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4 September 1996
The new Animal Welfare Advisory Committee’s (AWAC) Code of Recommendations and Minimum Standards for the Welfare of Sheep has been released.
The code is a comprehensive revision of the same titled code, published in 1992. The 40-paged revised code complements legislation by outlining the minimum standards for sheep welfare which are currently acceptable. It is a practical guide for those involved in sheep production, and is intended to encourage the adoption of the highest standards of sheep husbandry. It does not deal extensively with transportation, meat-plants, saleyards or experimentation as these are areas dealt with in other codes issued by AWAC.
AWAC was established by the Minister of Agriculture eight years ago, with the view to facilitate the development of animal welfare policy and practice in New Zealand and provide a balanced and independent national forum for discussion on animal welfare issues.
The code was written by a working group established by AWAC, and was extensively reviewed and amended by leaders of the sheep farming community, which included farmers, vets, teachers and welfarists.
The code covers minimum standards, recommendations and statutory requirements for issues which include appropriate feed, water, shelter, methods of restraint, lambing, breeding, fostering and artificial rearing, weaning, mustering and yarding, injuries, castration, shearing, crutching and humane slaughter.
Under the Animals Protection Act 1960, it is an offence to allow an animal to suffer unnecessary or unreasonable pain or distress. The breach of a code provision, while not an offence in itself, can be used as evidence to establish guilt of anyone accused of an offence under the Act.
The code has an extensive section on tail docking which is carried out to help prevent faecal dag formation, flystrike and to facilitate shearing. The section covers the age of lambs when docking should occur, the technique used, and the tail length.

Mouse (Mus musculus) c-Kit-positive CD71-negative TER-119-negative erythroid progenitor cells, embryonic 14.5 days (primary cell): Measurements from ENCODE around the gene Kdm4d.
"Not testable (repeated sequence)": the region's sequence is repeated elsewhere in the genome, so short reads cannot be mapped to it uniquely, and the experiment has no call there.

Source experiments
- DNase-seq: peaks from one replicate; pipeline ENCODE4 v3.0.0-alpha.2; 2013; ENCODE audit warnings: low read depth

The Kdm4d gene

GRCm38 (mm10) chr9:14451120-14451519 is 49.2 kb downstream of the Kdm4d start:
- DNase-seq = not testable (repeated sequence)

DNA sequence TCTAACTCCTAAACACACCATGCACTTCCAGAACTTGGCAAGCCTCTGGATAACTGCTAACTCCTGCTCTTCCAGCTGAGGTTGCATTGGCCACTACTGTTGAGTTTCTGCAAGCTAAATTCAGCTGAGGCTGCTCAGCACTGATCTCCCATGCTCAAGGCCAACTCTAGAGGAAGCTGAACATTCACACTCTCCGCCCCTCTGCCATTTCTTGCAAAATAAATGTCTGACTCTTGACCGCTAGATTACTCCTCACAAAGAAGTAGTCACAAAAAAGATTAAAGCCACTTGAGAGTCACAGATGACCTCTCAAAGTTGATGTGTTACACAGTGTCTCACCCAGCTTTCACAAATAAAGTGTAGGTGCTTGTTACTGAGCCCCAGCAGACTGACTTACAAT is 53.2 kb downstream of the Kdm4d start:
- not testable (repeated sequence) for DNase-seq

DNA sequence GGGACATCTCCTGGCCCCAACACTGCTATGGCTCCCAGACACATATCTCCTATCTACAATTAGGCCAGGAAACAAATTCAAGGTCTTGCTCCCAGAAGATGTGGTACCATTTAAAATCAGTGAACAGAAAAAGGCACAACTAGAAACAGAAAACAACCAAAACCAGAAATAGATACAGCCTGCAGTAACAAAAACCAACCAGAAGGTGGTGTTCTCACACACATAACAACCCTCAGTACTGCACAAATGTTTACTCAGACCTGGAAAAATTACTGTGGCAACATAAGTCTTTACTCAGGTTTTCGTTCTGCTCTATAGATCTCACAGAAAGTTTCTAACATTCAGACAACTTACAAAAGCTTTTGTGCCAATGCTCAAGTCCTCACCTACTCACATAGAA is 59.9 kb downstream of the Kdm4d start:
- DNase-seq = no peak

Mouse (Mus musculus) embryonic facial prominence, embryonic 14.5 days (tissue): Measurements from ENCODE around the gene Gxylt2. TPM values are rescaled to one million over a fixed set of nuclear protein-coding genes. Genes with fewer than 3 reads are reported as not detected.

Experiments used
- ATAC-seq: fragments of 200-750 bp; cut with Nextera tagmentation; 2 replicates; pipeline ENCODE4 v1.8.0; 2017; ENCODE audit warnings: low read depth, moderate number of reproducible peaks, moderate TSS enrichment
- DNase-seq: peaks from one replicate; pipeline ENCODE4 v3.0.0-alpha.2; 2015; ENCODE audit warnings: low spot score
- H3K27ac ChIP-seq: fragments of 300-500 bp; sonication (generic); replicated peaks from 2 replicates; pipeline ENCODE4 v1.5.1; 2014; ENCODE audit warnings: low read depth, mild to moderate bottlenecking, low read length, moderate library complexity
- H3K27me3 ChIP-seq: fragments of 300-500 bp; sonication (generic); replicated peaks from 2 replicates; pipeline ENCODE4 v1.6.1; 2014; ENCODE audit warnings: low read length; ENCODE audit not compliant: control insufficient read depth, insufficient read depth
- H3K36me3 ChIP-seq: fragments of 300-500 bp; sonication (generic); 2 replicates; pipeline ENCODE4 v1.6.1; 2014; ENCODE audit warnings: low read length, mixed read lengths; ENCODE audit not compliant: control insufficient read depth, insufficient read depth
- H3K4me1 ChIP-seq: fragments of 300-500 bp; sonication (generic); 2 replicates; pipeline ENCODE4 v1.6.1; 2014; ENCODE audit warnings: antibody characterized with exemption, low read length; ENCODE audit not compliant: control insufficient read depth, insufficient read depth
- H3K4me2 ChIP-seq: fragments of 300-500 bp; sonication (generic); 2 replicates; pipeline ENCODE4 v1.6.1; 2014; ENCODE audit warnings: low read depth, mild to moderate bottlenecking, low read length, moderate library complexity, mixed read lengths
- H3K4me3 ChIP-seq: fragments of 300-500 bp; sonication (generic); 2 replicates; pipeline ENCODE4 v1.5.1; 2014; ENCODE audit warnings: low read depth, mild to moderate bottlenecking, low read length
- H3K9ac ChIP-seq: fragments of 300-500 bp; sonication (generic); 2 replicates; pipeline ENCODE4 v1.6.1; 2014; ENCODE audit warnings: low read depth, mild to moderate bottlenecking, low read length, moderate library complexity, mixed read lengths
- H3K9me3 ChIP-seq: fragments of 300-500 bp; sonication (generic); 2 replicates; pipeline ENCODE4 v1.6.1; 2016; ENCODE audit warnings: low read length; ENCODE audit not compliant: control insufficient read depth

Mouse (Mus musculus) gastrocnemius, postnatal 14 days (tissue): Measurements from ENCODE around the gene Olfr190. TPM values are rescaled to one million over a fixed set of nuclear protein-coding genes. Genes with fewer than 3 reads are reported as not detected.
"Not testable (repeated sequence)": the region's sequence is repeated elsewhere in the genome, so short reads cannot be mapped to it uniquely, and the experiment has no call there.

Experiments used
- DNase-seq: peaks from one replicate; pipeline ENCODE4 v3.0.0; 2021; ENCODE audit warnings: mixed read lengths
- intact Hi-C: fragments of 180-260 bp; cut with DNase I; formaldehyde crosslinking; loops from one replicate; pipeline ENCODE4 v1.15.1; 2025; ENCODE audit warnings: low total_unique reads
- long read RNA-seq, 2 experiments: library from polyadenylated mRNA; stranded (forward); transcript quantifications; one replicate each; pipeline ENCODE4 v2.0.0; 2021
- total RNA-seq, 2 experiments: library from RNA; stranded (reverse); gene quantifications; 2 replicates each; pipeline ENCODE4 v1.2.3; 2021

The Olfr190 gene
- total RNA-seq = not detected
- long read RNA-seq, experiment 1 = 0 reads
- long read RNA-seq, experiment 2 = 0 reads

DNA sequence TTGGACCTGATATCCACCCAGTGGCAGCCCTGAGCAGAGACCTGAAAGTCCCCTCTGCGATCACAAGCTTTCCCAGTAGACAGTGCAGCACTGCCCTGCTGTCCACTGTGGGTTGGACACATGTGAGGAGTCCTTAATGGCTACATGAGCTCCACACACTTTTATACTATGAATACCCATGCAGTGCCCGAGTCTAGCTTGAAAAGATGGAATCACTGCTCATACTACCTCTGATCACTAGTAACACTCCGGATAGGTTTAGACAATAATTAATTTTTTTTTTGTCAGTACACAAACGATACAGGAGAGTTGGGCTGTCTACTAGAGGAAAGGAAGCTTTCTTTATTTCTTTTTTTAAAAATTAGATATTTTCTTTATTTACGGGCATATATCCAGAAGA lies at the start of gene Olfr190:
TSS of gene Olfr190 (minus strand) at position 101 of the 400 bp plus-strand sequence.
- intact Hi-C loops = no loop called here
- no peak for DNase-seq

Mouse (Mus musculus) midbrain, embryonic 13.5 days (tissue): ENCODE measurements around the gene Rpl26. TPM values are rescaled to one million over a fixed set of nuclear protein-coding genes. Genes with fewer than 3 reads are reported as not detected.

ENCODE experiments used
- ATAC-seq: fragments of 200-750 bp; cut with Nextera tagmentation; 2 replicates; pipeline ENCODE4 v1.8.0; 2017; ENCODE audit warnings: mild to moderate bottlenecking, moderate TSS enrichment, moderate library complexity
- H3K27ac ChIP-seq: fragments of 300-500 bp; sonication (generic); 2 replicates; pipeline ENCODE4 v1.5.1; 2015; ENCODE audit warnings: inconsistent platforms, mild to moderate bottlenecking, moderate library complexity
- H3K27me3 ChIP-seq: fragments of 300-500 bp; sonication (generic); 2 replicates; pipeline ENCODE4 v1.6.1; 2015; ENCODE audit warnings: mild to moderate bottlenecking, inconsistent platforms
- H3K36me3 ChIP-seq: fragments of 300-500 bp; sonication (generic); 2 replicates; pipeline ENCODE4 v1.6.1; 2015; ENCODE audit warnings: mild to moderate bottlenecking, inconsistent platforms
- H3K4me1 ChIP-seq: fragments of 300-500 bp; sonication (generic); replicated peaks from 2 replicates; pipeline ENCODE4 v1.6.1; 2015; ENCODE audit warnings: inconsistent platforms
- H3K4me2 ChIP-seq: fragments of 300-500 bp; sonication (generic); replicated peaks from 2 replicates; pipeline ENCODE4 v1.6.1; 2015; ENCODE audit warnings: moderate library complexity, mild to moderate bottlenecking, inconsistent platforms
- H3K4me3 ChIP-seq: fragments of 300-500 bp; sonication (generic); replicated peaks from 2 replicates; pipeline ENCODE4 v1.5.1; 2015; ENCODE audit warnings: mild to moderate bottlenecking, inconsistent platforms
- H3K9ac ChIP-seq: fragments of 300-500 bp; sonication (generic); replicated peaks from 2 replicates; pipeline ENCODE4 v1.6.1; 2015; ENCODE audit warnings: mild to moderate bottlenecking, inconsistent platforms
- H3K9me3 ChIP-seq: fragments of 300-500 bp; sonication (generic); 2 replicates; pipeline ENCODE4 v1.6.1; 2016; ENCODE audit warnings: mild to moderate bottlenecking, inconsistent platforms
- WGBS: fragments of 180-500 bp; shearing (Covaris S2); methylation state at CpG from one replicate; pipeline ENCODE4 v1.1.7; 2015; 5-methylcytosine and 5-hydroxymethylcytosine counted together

The committee recommends shearing to be carried out at least once a year. Shearing sheds and equipment must have regular maintenance checks. Shear cuts should be kept to a minimum, and sheep should not be shorn if the forecast is for cold weather.
There is also an extensive section on disease and its control, which covers internal and external parasitism, flystrike, trace element deficiencies, diseases related to feeding, diseases of the feet, tooth faults, facial eczema, ryegrass staggers, bearing retention, Johne’s Disease, plant poisoning, vaccination, diseases in organic farming systems and breeding for resistance to disease.
AWAC member Marjorie Orr said the code reflected changing opinions and attitudes in society, particularly in the farming community. “Husbandry practices have changed a lot in recent years and research has resulted in improved techniques that animals can benefit from. The code of recommendations complements the legislation, but it’s also an educational aid for sheep owners, in particular the inexperienced. It’s intended to be comprehensive and practical.”
For further information:
Dr Marjorie Orr
Invermay Animal Health Laboratory, Dunedin
Ph: (03) 4893809 / Fax: (03) 4897988
Copies of the report can be purchased for a nominal cost by contacting:
Mrs Pam Edwards, Animal Welfare and Environment Section
MAF Regulatory Authority, PO Box 2526, Wellington
Ph: (04) 4744129/ or fax: (04) 4744133